The Anchor Drops

In most tournaments, there’s usually a pivotal hand or two that at least in part “define” how your tournament went. I returned from the water loo (that’s what you call a bathroom onboard a cruise ship, right?) to my own personal Waterloo, the lovely game of stud 8.

Without getting too deep in the sea-weeds of post-hand live reporting, I was up against Jesse Hollander who had half the pot already locked up with a low by 6th street, and then managed to spike an inside straight on 7th street to relegate my set of sixes to the poop deck. That ended up decimating my stack and cutting it clean in half.

I suppose you know what happened from there on out. Ever so slowly, thanks to rapidly-escalating blinds and limits, we walked the plank. Within one utterly painful level, my lovely pile of chips just disappeared into Davey Jones’ locker, never to be seen again.

The Aftermath

At the very least, my chips went to a good cause. Jesse ended up, uh, shipping the tournament…

Tournament grinders out there know very well that it’s completely reasonable to go for long stretches without recording a cash. I’m pretty sure that if you ask around, you’ll find that blanking 20 tournaments in a row isn’t too uncommon. But when those 20 tournaments come over a 20-year period (no, that’s not a typo), it almost makes you feel like you have no business playing poker in the first place.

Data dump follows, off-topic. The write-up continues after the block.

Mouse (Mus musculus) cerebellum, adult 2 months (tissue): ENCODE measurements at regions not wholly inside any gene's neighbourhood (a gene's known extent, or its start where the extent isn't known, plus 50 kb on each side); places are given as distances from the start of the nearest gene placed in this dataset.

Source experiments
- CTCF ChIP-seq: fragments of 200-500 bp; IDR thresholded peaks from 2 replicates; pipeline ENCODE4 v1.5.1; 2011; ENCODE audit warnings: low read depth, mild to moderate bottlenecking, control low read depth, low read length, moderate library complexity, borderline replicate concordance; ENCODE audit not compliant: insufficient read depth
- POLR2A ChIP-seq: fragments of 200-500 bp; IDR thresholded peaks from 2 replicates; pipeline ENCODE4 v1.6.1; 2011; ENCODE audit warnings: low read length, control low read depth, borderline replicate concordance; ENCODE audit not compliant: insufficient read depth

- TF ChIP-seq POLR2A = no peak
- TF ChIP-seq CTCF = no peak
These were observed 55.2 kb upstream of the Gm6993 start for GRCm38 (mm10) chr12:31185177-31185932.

How is it even possible to not have recorded a single cash? How is it possible that a lifelong winning player like me (in the cash games) still doesn’t have a HendonMob profile? Why couldn’t I, just this once, have found my sea legs?! I couldn’t have picked a better spot, either… this was the highest buy-in tournament I’ve ever played in for which I had 100% of my own action. Just 29 other players stood between me and that $8,100 top prize, which would have made a MASSIVE difference to my humble bankroll.

So now, I need to give my heart a rest and let my brain retake the helm. What’s taken me two decades to “achieve” – a whopping 0-for-20 record – is nonetheless an infinitesimally small sample size when it comes to tournament poker. Eventually a mermaid will appear on the horizon, and lead me to the treasure I seek.

For now, I must end this entry in the captain’s log. My motley crew of fellow mixed game lovers is calling me back to the cash game tables, and I’ve got a ransom’s worth of doubloons to wrest from those scallywags!



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Written By.

Robbie Strazynski

Robbie founded in 2009. A veteran member of the poker media corps, in addition to writing and video presenting, Robbie has hosted multiple poker podcasts over the years, including Top Pair, the Red Chip Poker Podcast, The Orbit, and the CardsChat Podcast. In 2019, Robbie translated the autobiography of Poker Hall of Famer Eli […]